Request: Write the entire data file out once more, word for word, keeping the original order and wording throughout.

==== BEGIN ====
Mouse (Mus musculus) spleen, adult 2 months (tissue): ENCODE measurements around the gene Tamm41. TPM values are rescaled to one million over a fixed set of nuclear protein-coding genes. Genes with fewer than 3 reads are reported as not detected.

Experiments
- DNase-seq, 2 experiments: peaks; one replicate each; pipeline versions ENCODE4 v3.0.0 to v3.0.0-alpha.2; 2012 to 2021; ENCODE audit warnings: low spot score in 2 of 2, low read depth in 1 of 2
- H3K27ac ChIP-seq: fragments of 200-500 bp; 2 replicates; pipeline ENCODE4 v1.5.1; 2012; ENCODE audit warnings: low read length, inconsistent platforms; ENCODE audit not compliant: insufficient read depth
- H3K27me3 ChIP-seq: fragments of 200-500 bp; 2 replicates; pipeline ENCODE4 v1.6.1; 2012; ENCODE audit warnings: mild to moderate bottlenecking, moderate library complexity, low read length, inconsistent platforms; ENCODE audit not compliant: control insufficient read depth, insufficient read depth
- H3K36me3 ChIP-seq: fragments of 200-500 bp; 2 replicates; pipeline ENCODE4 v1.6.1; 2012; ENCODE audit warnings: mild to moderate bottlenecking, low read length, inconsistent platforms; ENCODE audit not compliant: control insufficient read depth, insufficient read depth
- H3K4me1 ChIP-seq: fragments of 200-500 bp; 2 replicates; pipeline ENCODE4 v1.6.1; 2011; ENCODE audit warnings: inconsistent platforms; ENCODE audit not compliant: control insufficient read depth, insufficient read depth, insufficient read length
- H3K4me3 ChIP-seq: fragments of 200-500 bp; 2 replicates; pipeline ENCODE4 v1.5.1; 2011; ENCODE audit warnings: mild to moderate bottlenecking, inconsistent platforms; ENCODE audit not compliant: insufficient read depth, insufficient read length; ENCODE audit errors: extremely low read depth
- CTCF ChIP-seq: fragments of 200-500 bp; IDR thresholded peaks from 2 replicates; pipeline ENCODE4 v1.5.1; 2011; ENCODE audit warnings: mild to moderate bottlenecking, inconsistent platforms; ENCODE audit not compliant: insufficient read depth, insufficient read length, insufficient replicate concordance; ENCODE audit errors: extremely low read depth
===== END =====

Mouse (Mus musculus) spleen, adult 2 months (tissue): ENCODE measurements around the gene Tamm41. TPM values are rescaled to one million over a fixed set of nuclear protein-coding genes. Genes with fewer than 3 reads are reported as not detected.

Experiments
- DNase-seq, 2 experiments: peaks; one replicate each; pipeline versions ENCODE4 v3.0.0 to v3.0.0-alpha.2; 2012 to 2021; ENCODE audit warnings: low spot score in 2 of 2, low read depth in 1 of 2
- H3K27ac ChIP-seq: fragments of 200-500 bp; 2 replicates; pipeline ENCODE4 v1.5.1; 2012; ENCODE audit warnings: low read length, inconsistent platforms; ENCODE audit not compliant: insufficient read depth
- H3K27me3 ChIP-seq: fragments of 200-500 bp; 2 replicates; pipeline ENCODE4 v1.6.1; 2012; ENCODE audit warnings: mild to moderate bottlenecking, moderate library complexity, low read length, inconsistent platforms; ENCODE audit not compliant: control insufficient read depth, insufficient read depth
- H3K36me3 ChIP-seq: fragments of 200-500 bp; 2 replicates; pipeline ENCODE4 v1.6.1; 2012; ENCODE audit warnings: mild to moderate bottlenecking, low read length, inconsistent platforms; ENCODE audit not compliant: control insufficient read depth, insufficient read depth
- H3K4me1 ChIP-seq: fragments of 200-500 bp; 2 replicates; pipeline ENCODE4 v1.6.1; 2011; ENCODE audit warnings: inconsistent platforms; ENCODE audit not compliant: control insufficient read depth, insufficient read depth, insufficient read length
- H3K4me3 ChIP-seq: fragments of 200-500 bp; 2 replicates; pipeline ENCODE4 v1.5.1; 2011; ENCODE audit warnings: mild to moderate bottlenecking, inconsistent platforms; ENCODE audit not compliant: insufficient read depth, insufficient read length; ENCODE audit errors: extremely low read depth
- CTCF ChIP-seq: fragments of 200-500 bp; IDR thresholded peaks from 2 replicates; pipeline ENCODE4 v1.5.1; 2011; ENCODE audit warnings: mild to moderate bottlenecking, inconsistent platforms; ENCODE audit not compliant: insufficient read depth, insufficient read length, insufficient replicate concordance; ENCODE audit errors: extremely low read depth